Life & Letters

Correspondence

About this Item

Title: Walt Whitman to Richard Maurice Bucke, 31 December 1888

Date: December 31, 1888

Source: The transcription presented here is derived from Walt Whitman, The Correspondence, ed. Edwin Haviland Miller (New York: New York University Press, 1961–1977), 4:259. For a description of the editorial rationale behind our treatment of the correspondence, see our statement of editorial policy.

Location: The Charles E. Feinberg Collection of the Papers of Walt Whitman, 1839–1919, Library of Congress, Washington, D.C.

Whitman Archive ID: loc.07542

Contributors to digital file: Alex Ashland, Stefan Schöberlein, Ian Faith, and stephanie Blalock




Camden
P M
Dec: 31 '88

Our fine weather—upon the whole the finest December we ever had here—has changed, & to-day is dark & sulky & dripping—My fair feelings continue—the bowel action reasonable—&c. &c.—I enclose a sort of dedication for one of the Vol's. for you to keep for yourself—It ought to be inserted, cut & fitted properly by an expert—a book binder if you can have the deftness of such an one—When the books went I was unable to get up out of bed, & was in a horrible plight, with only the wish to get the Vols. sent to you while I c'd direct it—or I sh'd have written in then—I sent round to the printer's to get the corrections made—some more impressions struck off—but will do so if you have the least wish—I will soon send you a few copies as they are, with the accented e in Goethe scratch'd out, (wh' is very easily done.)1

Y'r two letters came this morning—I am sitting here in the big chair—have eaten some ice cream — drank a cup of milk for my 2 o'c luncheon— Ed Wilkins2 is snoozing on the couch near—& so to-morrow begins with 1889 with us all—3


Walt Whitman


Correspondent:
Richard Maurice Bucke (1837–1902) was a Canadian physician and psychiatrist who grew close to Whitman after reading Leaves of Grass in 1867 (and later memorizing it) and meeting the poet in Camden a decade later. Even before meeting Whitman, Bucke claimed in 1872 that a reading of Leaves of Grass led him to experience "cosmic consciousness" and an overwhelming sense of epiphany. Bucke became the poet's first biographer with Walt Whitman (Philadelphia: David McKay, 1883), and he later served as one of his medical advisors and literary executors. For more on the relationship of Bucke and Whitman, see Howard Nelson, "Bucke, Richard Maurice," Walt Whitman: An Encyclopedia, ed. J.R. LeMaster and Donald D. Kummings (New York: Garland Publishing, 1998).

Notes:

1. Whitman was referring to "An impromptu criticism." Bucke had written to Whitman on December 20, 1888, registering at length his enthusiasm for Whitman's just-published Complete Poems and Prose. Whitman decided to have Bucke's letter printed for distribution among his friends and disciples, and he titled it "An impromptu criticism on the 900 page Volume, 'The Complete Poems and Prose of Walt Whitman,' first issued December, 1888." The first printing had several typos, including the addition of an acute accent over the first "e" of "Goethe," so Whitman had the errors corrected in a second printing that was completed by January 2, 1889. See Horace Traubel, With Walt Whitman in Camden, Thursday, December 27, 1888[back]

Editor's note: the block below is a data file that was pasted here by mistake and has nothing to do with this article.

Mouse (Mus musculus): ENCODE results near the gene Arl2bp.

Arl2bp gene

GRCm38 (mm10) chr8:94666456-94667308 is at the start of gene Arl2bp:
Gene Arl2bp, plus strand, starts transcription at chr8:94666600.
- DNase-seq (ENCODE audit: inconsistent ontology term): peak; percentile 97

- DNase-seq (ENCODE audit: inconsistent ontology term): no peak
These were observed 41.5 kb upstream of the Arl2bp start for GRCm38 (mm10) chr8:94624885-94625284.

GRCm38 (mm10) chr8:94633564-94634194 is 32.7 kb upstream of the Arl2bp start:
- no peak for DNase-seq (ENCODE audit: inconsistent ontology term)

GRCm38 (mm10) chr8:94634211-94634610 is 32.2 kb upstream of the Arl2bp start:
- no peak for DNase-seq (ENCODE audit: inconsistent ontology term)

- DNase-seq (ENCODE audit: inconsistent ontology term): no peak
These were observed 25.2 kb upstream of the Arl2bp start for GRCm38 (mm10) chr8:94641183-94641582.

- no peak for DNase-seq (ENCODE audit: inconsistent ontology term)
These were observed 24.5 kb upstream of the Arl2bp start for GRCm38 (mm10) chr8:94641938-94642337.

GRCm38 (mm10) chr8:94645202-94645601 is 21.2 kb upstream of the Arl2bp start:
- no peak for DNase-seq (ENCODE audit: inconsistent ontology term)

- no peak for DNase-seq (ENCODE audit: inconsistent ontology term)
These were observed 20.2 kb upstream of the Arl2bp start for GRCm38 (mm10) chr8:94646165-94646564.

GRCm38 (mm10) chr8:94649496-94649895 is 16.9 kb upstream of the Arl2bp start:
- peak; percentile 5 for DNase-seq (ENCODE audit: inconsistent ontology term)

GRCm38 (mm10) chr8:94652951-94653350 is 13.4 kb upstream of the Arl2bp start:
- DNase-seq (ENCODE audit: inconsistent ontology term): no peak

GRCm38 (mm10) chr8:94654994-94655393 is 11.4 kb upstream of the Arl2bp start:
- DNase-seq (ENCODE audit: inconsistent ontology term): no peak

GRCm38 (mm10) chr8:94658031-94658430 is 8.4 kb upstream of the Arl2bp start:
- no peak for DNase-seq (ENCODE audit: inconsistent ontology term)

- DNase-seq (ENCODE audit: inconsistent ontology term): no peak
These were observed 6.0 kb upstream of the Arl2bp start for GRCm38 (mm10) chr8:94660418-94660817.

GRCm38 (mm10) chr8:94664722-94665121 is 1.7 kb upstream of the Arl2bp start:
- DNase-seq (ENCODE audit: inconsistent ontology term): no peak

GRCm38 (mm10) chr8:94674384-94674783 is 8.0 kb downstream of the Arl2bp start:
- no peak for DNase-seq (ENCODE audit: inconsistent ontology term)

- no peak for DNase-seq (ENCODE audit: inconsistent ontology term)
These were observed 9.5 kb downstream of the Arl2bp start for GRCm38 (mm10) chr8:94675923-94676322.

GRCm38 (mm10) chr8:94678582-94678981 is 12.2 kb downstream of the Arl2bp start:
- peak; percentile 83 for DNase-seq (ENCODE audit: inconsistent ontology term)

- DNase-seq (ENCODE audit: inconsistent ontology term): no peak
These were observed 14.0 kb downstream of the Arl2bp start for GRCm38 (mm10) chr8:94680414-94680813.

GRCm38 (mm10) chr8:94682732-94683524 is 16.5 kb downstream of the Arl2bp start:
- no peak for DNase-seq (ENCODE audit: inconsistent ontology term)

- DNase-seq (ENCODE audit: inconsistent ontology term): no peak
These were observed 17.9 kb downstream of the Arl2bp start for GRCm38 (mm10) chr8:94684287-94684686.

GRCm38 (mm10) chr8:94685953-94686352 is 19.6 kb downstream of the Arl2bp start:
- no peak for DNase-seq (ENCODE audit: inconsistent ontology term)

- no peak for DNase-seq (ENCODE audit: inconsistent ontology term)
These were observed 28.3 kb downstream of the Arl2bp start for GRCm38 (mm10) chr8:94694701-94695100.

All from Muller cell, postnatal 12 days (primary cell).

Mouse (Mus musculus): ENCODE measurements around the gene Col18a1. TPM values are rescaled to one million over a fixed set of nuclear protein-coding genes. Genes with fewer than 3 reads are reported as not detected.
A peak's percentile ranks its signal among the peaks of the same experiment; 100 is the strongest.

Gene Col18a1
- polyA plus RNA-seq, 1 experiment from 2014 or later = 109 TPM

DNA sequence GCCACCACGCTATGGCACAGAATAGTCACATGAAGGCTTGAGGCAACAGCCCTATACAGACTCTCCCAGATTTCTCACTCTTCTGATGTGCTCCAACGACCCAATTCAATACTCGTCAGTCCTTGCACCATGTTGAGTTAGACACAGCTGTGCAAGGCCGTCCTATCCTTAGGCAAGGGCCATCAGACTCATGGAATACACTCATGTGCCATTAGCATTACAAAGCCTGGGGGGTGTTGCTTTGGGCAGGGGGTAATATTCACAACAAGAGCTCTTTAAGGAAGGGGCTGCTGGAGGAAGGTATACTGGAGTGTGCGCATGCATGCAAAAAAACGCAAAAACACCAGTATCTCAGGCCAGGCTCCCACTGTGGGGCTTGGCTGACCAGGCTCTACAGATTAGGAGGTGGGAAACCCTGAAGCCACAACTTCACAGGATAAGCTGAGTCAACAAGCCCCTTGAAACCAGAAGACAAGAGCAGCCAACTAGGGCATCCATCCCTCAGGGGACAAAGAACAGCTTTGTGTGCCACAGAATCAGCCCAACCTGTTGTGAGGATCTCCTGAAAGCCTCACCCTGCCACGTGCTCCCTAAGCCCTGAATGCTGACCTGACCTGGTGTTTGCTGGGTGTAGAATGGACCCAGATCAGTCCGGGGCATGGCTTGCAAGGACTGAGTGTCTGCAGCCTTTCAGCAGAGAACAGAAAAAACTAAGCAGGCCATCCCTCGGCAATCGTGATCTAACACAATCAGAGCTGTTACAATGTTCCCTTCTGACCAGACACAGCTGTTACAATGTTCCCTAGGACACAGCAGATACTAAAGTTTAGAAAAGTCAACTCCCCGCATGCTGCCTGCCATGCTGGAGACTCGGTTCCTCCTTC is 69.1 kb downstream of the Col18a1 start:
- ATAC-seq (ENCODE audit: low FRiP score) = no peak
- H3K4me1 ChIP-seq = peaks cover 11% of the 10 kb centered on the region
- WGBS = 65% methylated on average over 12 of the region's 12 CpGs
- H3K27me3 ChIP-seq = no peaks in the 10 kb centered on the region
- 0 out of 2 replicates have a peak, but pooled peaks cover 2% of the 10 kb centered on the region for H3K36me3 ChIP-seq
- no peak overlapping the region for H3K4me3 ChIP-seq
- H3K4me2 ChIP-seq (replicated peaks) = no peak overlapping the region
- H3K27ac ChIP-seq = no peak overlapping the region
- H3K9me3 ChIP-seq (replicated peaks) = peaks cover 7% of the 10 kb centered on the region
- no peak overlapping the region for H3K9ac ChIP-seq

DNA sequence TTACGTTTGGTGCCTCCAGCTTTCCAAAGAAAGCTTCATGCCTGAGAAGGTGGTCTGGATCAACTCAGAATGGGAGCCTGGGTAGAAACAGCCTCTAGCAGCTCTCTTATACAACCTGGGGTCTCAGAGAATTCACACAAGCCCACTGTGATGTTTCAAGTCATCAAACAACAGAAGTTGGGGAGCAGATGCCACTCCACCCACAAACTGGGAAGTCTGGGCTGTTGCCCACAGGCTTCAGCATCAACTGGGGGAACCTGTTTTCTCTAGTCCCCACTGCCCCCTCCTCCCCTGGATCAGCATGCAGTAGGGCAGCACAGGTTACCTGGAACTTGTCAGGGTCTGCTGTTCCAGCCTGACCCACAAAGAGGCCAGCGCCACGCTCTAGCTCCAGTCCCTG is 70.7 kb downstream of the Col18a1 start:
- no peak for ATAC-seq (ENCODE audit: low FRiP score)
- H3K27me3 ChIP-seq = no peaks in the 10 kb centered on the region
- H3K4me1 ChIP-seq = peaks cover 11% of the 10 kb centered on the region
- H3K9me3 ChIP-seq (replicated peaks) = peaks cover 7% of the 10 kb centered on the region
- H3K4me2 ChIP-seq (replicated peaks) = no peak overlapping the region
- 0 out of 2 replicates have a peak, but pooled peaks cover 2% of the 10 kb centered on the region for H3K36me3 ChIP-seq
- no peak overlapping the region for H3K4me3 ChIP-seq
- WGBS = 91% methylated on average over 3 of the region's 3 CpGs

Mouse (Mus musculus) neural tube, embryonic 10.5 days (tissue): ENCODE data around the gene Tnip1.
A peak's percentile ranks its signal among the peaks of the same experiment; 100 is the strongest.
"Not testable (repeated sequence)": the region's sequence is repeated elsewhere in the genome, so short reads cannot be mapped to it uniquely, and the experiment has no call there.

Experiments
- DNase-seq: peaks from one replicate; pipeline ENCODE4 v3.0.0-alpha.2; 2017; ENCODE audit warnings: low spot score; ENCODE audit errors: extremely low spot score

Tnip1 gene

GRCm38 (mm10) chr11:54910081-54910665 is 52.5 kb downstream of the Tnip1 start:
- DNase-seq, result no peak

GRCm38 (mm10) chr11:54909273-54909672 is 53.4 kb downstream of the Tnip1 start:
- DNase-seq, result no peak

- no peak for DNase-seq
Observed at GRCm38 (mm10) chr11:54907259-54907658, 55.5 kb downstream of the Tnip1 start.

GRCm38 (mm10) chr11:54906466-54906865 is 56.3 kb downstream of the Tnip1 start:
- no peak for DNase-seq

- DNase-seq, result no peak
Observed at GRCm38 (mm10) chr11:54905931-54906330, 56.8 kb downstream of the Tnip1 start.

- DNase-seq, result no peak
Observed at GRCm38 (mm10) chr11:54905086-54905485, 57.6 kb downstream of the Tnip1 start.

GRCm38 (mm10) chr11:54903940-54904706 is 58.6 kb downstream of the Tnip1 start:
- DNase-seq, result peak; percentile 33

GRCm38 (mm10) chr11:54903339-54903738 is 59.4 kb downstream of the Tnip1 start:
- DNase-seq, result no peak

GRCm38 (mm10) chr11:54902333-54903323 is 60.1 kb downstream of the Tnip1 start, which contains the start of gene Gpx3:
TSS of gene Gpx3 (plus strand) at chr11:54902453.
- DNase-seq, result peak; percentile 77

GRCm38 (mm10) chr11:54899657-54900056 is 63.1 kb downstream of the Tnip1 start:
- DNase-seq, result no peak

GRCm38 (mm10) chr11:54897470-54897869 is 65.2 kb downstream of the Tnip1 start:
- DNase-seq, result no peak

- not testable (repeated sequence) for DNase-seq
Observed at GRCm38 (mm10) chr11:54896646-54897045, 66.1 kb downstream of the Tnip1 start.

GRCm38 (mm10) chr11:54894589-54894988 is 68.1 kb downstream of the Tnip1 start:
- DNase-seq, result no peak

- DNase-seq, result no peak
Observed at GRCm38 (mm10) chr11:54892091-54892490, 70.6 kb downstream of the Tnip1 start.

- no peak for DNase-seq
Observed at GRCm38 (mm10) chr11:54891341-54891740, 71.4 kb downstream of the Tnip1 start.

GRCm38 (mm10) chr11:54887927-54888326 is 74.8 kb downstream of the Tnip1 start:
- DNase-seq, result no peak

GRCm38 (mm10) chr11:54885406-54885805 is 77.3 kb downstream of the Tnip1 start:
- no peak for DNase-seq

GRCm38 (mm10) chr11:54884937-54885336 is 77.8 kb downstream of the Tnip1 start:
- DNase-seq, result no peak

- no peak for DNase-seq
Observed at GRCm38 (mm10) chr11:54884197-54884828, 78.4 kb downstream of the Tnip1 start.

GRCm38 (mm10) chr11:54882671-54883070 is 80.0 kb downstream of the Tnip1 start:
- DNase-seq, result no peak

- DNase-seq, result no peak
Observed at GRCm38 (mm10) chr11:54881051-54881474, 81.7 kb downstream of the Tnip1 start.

2. Edward "Ned" Wilkins (1865–1936) was one of Whitman's nurses during his Camden years; he was sent to Camden from London, Ontario, by Dr. Richard M. Bucke, and he began caring for Whitman on November 5, 1888. He stayed for a year before returning to Canada to attend the Ontario Veterinary School. For more information, see Bert A. Thompson, "Edward Wilkins: Male Nurse to Walt Whitman," Walt Whitman Review 15 (September 1969), 194–195. [back]

3. According to Miller's tabulation, based upon his letters and his entries in the Commonplace Book, Whitman's income in 1888 amounted to at least $925.04: royalties, $177.01; sales of books, $107.66; payments for articles and poems, $277.00; gifts, $224.37; and miscellaneous, $139.00. (The figures on book sales are to some extent conjectural, since Miller had to assume Whitman charged uniform prices for his various books.) It is probably of relevance to note that, beginning in 1888, Whitman's friends contributed regularly to a nursing fund; hence he did not receive quite so many gifts as in previous years. It is also of significance that as his health deteriorated, recordings in Commonplace Book were less complete than hitherto. Thus there are very real discrepancies between amounts he deposited periodically in the bank and receipts of money from various sources. [back]


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